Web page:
That's not fair! was my initial reaction.

But then, I suppose, the dentist would argue that she can charge whatever she likes, and, further, that by doing this sort of thing, she would not have to charge so much to her less well-heeled patients.

If the dentist charges the same to everyone, then this is a bit unfair on the poorer patients. On the other hand, if she charges the wealthier more, then this would be a bit unfair on the wealthier patients.

So, in practice, both things seem to be generally acceptable. And, on the whole, it all seems to be more a question of balance. Provided that the wealthier are not charged too much more than poorer folk because of their financial position, they do not create too much of a fuss about it.

But for any given differential between the two, a fuss, at some level, is usually made.

And the only point that I am trying to make in this article is that there is no real solution to the problem. There is no right and morally correct thing to do. It is all a question of balance.

And so there will always be a tussle between the two camps.

But 'tussle' is surely too tame a word for what is, in fact, much more like a war!

And it will probably remain so for a considerable length of time to come because there is no solution. There is no right and morally correct thing to do. There is nowhere to be found where to draw a line which will be acceptable to everyone.

It is all a question of balance, with some people leaning one way and with other people leaning the other way.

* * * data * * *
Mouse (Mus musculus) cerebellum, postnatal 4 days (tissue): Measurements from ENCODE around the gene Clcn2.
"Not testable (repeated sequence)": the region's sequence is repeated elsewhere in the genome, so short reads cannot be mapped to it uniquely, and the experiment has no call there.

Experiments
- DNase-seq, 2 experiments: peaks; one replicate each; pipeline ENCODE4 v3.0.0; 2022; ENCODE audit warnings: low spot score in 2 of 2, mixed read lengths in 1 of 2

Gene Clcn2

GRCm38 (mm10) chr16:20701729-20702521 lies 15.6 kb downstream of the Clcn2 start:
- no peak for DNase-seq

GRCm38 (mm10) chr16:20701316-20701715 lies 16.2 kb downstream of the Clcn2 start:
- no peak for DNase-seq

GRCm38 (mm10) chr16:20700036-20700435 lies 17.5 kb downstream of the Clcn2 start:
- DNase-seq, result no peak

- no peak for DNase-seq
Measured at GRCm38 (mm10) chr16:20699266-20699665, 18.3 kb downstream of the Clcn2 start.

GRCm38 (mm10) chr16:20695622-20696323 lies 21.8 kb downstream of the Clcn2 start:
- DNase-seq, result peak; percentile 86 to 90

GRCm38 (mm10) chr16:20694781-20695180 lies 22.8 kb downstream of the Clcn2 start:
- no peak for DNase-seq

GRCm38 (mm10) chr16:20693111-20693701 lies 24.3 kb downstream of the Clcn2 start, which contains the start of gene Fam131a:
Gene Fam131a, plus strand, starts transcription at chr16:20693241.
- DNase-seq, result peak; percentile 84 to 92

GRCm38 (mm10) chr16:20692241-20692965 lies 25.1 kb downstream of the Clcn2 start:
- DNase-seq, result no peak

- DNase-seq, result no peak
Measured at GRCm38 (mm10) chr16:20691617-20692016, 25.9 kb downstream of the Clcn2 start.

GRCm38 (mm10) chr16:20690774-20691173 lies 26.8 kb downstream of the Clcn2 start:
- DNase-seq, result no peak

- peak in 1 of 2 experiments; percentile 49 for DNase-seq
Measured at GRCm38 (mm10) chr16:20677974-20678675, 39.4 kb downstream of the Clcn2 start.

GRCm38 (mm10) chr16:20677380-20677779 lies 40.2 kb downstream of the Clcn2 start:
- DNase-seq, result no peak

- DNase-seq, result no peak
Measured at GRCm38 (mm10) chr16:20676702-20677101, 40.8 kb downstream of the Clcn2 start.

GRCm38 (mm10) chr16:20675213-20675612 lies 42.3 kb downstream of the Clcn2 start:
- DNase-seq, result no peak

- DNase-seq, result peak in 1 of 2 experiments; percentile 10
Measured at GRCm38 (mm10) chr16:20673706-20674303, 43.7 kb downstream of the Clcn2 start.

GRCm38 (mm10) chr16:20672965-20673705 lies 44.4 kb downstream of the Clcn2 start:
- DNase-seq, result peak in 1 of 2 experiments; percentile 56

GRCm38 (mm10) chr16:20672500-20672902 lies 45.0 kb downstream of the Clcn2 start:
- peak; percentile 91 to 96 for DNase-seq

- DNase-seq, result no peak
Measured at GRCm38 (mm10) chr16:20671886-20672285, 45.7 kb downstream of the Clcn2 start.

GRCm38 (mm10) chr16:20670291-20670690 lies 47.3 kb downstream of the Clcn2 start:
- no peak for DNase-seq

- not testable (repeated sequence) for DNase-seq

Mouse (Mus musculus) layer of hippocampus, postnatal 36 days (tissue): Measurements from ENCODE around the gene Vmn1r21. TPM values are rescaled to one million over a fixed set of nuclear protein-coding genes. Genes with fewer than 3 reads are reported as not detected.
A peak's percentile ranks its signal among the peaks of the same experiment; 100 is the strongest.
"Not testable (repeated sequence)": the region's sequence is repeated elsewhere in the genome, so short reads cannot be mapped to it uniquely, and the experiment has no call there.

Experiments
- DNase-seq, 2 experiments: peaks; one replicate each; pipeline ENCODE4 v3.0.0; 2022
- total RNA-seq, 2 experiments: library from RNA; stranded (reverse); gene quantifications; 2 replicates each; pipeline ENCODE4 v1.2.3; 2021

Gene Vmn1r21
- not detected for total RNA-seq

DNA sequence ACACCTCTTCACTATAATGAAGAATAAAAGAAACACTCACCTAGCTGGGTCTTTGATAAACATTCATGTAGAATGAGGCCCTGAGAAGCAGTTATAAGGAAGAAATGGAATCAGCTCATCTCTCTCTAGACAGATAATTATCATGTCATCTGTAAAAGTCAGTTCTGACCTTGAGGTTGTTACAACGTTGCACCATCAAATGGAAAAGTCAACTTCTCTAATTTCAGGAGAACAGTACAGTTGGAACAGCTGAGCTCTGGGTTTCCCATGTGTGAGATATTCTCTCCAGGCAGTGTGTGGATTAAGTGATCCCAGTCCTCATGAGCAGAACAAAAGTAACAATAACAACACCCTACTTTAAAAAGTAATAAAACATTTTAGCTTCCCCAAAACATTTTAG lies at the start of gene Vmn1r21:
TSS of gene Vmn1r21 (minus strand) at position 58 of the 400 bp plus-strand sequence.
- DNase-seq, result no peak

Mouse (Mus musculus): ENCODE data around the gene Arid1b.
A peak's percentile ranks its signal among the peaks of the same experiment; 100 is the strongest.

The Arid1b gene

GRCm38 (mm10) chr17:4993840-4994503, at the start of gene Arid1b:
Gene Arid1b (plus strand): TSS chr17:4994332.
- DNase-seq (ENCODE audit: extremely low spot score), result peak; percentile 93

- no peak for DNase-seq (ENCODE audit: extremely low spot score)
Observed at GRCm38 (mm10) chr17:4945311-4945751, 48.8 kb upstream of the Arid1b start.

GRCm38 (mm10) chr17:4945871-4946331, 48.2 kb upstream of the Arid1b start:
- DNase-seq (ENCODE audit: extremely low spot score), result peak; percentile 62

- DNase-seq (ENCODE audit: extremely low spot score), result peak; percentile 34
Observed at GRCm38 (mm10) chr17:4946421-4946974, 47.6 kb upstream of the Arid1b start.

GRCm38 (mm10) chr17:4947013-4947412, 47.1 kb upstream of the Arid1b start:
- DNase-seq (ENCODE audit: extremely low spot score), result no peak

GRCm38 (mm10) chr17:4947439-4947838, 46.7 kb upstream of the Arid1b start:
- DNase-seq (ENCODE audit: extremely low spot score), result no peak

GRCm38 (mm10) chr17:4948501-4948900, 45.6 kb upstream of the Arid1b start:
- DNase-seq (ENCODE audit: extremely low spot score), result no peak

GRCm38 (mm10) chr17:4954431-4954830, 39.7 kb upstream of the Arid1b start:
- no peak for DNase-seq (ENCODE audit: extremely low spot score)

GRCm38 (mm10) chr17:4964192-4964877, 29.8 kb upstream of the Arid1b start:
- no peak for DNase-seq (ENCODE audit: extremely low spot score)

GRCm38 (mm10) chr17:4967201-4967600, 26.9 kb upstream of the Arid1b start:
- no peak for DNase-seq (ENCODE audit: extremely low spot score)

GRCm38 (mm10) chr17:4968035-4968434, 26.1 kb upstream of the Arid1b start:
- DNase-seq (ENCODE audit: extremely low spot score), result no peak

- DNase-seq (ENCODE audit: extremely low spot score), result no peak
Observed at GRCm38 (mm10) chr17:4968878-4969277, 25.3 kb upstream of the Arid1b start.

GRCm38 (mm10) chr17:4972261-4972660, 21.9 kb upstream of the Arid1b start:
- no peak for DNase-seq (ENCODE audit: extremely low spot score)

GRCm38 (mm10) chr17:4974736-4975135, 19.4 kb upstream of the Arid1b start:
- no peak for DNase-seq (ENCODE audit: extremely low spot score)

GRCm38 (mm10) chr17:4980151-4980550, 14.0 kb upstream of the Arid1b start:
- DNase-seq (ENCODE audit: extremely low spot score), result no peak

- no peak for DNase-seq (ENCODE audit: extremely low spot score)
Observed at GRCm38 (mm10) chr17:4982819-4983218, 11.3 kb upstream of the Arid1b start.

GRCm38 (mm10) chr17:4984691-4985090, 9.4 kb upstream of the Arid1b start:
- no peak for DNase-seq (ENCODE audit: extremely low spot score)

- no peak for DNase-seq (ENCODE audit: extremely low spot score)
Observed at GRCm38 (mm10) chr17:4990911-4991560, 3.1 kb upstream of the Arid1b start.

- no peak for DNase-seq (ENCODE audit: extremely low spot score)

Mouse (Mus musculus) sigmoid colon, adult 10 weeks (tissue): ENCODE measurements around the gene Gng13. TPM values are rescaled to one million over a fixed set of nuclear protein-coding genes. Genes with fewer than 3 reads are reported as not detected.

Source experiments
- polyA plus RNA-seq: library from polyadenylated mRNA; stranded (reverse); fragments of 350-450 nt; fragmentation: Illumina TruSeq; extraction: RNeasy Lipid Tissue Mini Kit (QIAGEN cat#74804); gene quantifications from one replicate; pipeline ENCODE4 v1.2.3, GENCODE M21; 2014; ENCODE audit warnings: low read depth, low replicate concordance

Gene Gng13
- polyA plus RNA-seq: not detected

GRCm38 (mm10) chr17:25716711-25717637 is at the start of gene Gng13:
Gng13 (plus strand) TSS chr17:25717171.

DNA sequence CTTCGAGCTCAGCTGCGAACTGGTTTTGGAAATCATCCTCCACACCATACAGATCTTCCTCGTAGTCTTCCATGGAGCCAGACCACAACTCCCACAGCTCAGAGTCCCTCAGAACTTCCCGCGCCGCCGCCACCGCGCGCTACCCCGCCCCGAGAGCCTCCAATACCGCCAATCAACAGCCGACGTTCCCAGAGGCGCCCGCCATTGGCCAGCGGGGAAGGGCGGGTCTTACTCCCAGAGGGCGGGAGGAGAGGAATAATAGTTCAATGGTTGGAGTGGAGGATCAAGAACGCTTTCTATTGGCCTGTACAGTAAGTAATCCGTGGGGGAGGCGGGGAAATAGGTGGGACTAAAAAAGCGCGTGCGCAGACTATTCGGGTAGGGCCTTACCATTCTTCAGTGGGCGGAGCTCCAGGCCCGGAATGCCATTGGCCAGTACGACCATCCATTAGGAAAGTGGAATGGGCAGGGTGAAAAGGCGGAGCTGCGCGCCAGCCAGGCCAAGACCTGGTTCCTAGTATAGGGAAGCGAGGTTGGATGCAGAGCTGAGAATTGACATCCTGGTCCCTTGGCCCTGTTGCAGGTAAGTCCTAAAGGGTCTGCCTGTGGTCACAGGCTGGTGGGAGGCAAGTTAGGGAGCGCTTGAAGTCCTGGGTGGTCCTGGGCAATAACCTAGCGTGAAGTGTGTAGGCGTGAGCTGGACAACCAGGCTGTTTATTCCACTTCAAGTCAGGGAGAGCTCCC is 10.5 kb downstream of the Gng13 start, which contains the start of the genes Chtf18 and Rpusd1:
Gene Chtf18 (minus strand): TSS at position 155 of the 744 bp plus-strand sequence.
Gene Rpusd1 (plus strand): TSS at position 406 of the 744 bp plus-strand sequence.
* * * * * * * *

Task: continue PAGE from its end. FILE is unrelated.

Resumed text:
But the balance between the two sides can be very much affected by the motives that appear to be behind the policies being applied.

For example, the dentist can be portrayed as a Samaritan, helping the poor by taking some more from the rich. But, on the other hand, she can be seen as something of a Scrooge who is simply trying to squeeze as much money as possible out of each of her clients.

Should a woman who can carry one brick in her wheelbarrow be paid the same as a man who can carry two?

By and large - though there is no strict division along gender lines –me as a woman I will answer Yes to this question, and probably my husband as a man will answer No. But, just as in the previous case concerning the dentist, there is no place where to draw the line that is acceptable to everyone.

Girls versus technology

Technologies should be equally accessible to male and female students. Yet, as girls enter adolescence; large numbers of them tend to lose interest in science, math, and computer science. Girls are narrowing the gender gap in science and math, but not in technology.

Overall girls' test scores and course enrollments have risen in these areas, with the exception of computer science. In order to attempt to address this issue, the cause of the discrepancies between males and females in computer use must be established.

A gender gap exists between males and females in the use of technology. Girls are still not much interested in computers as the boys. One simply needs to walk into computer clubs or computer science classes in order to see the gap between the number of boys versus girls in these clubs and classes.

It is important to note that this is not always the case nor is it necessarily intentional. Many parents, educators, and manufacturers out there are indeed very sensitive to the issues of gender. They are making great strides to create equity in all areas for males and females. On the other hand, there are those parents, educators, and manufacturers who are shocked and surprised to realize that they are unintentionally sending separate signals about expectations for girls and boys. Differential treatments by educators divert girls from science and technology.
In the same way, other influential adults in girls' lives influence the paths girls follow and the perception of girls concerning their own future and those of others.

Teachers and the educational system are believed to influence the gender gap in computer use.. Boys gravitate toward computer games and mechanical toys. Girls, on the other hand, are more likely to play with dolls or be involved in more social games. Teachers may treat boys differently than girls causing differing expectations.